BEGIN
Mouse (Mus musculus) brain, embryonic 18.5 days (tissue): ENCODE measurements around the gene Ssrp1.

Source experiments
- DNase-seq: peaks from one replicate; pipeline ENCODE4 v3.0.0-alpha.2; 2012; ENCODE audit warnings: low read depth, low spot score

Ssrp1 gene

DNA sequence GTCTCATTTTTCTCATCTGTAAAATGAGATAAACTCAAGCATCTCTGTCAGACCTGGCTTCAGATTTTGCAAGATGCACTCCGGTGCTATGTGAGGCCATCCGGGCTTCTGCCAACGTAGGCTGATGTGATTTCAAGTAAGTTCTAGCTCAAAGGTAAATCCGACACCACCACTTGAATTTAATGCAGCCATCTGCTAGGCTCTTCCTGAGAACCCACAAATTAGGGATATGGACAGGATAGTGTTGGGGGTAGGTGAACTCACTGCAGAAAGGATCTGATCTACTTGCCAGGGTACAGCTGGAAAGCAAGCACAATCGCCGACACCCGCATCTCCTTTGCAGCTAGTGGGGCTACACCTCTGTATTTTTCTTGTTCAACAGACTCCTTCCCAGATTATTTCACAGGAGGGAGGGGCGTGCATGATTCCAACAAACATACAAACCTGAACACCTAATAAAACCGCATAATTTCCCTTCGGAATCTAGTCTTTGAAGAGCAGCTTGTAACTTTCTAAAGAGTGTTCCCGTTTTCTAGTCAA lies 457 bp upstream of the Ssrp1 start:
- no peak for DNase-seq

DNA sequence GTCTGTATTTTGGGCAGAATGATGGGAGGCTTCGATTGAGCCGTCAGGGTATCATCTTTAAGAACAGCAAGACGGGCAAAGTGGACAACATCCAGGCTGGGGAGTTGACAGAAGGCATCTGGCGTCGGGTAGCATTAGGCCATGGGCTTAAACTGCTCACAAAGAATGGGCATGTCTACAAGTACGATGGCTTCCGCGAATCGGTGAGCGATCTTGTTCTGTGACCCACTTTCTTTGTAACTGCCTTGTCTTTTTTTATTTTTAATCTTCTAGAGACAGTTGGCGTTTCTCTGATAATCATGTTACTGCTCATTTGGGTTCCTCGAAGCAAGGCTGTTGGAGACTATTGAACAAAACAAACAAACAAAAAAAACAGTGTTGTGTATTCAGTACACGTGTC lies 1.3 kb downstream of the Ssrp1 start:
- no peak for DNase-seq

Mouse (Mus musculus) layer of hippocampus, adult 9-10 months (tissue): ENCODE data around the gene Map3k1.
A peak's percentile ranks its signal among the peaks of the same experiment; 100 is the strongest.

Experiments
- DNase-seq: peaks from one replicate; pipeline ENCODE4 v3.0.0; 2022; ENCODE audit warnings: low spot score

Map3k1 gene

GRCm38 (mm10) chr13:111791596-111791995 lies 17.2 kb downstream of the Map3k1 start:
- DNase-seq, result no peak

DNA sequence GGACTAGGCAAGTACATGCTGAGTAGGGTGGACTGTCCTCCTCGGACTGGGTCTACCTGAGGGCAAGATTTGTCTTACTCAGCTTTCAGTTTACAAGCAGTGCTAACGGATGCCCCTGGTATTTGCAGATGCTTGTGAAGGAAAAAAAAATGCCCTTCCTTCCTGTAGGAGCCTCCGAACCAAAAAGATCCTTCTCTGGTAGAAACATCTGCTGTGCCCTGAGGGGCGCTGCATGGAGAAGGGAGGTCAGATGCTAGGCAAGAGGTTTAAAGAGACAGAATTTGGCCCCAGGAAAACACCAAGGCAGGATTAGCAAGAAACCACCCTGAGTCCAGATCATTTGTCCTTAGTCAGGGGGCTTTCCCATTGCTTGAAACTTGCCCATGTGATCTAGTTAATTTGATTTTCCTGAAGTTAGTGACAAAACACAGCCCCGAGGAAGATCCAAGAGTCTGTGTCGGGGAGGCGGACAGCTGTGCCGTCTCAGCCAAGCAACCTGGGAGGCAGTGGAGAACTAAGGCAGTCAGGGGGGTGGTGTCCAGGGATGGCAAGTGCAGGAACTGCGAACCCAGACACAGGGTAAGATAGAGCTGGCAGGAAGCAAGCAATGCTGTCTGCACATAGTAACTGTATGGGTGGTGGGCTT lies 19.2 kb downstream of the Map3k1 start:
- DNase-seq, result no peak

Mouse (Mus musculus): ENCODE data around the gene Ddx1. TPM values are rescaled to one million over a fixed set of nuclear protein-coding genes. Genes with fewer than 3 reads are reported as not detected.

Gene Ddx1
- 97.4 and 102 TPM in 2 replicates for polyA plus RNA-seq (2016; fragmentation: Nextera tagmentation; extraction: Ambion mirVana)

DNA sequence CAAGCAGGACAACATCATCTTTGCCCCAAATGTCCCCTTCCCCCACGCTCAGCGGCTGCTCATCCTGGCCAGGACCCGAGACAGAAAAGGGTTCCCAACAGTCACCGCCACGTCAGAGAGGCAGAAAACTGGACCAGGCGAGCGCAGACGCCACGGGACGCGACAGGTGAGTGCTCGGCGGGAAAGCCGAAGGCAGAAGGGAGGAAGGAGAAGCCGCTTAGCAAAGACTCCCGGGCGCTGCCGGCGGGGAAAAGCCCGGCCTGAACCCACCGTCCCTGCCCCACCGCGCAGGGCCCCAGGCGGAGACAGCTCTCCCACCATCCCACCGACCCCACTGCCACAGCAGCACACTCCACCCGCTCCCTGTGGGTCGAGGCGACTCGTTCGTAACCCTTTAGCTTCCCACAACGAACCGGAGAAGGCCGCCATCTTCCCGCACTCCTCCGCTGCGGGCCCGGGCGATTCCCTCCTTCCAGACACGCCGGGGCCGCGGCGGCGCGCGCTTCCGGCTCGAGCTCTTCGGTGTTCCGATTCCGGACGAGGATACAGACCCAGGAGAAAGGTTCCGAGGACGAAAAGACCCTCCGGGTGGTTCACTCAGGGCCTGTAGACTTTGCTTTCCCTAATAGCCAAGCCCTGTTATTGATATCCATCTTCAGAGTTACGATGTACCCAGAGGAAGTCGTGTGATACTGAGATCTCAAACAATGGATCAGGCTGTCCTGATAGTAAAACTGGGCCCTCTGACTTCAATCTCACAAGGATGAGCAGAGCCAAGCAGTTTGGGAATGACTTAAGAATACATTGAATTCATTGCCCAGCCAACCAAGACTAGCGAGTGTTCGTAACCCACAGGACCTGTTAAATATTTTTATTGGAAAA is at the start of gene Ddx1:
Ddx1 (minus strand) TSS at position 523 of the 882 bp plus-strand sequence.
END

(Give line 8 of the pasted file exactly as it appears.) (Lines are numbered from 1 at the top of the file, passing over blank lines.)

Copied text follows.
- no peak for DNase-seq